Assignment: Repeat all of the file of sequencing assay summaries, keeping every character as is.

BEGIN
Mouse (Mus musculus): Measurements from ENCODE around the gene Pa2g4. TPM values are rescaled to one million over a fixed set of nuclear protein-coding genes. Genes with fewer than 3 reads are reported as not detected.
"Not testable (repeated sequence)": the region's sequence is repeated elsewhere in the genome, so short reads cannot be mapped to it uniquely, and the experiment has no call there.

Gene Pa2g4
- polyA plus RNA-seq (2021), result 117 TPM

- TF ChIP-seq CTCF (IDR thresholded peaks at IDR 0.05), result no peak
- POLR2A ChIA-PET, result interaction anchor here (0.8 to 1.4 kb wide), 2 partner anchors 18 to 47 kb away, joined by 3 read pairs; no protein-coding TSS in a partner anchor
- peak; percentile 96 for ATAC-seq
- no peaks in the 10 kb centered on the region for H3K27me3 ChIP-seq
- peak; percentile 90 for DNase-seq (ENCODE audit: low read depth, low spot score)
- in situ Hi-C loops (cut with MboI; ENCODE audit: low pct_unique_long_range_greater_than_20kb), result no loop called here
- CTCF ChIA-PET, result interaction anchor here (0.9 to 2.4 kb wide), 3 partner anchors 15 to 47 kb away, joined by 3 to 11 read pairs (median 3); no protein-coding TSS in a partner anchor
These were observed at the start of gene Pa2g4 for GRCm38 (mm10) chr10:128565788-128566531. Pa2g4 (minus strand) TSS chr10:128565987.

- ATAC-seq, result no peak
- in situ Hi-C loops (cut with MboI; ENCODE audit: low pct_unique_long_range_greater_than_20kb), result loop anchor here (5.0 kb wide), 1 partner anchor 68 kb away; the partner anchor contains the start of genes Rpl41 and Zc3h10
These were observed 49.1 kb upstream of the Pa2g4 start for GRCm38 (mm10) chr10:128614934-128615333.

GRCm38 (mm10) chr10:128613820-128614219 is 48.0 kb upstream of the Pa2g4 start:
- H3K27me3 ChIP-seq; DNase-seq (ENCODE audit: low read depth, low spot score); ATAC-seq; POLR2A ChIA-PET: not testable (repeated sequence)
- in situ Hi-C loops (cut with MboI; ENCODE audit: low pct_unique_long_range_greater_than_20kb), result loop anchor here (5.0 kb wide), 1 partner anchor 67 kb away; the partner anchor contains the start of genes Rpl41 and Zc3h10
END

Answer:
Mouse (Mus musculus): Measurements from ENCODE around the gene Pa2g4. TPM values are rescaled to one million over a fixed set of nuclear protein-coding genes. Genes with fewer than 3 reads are reported as not detected.
"Not testable (repeated sequence)": the region's sequence is repeated elsewhere in the genome, so short reads cannot be mapped to it uniquely, and the experiment has no call there.

Gene Pa2g4
- polyA plus RNA-seq (2021), result 117 TPM

- TF ChIP-seq CTCF (IDR thresholded peaks at IDR 0.05), result no peak
- POLR2A ChIA-PET, result interaction anchor here (0.8 to 1.4 kb wide), 2 partner anchors 18 to 47 kb away, joined by 3 read pairs; no protein-coding TSS in a partner anchor
- peak; percentile 96 for ATAC-seq
- no peaks in the 10 kb centered on the region for H3K27me3 ChIP-seq
- peak; percentile 90 for DNase-seq (ENCODE audit: low read depth, low spot score)
- in situ Hi-C loops (cut with MboI; ENCODE audit: low pct_unique_long_range_greater_than_20kb), result no loop called here
- CTCF ChIA-PET, result interaction anchor here (0.9 to 2.4 kb wide), 3 partner anchors 15 to 47 kb away, joined by 3 to 11 read pairs (median 3); no protein-coding TSS in a partner anchor
These were observed at the start of gene Pa2g4 for GRCm38 (mm10) chr10:128565788-128566531. Pa2g4 (minus strand) TSS chr10:128565987.

- ATAC-seq, result no peak
- in situ Hi-C loops (cut with MboI; ENCODE audit: low pct_unique_long_range_greater_than_20kb), result loop anchor here (5.0 kb wide), 1 partner anchor 68 kb away; the partner anchor contains the start of genes Rpl41 and Zc3h10
These were observed 49.1 kb upstream of the Pa2g4 start for GRCm38 (mm10) chr10:128614934-128615333.

GRCm38 (mm10) chr10:128613820-128614219 is 48.0 kb upstream of the Pa2g4 start:
- H3K27me3 ChIP-seq; DNase-seq (ENCODE audit: low read depth, low spot score); ATAC-seq; POLR2A ChIA-PET: not testable (repeated sequence)
- in situ Hi-C loops (cut with MboI; ENCODE audit: low pct_unique_long_range_greater_than_20kb), result loop anchor here (5.0 kb wide), 1 partner anchor 67 kb away; the partner anchor contains the start of genes Rpl41 and Zc3h10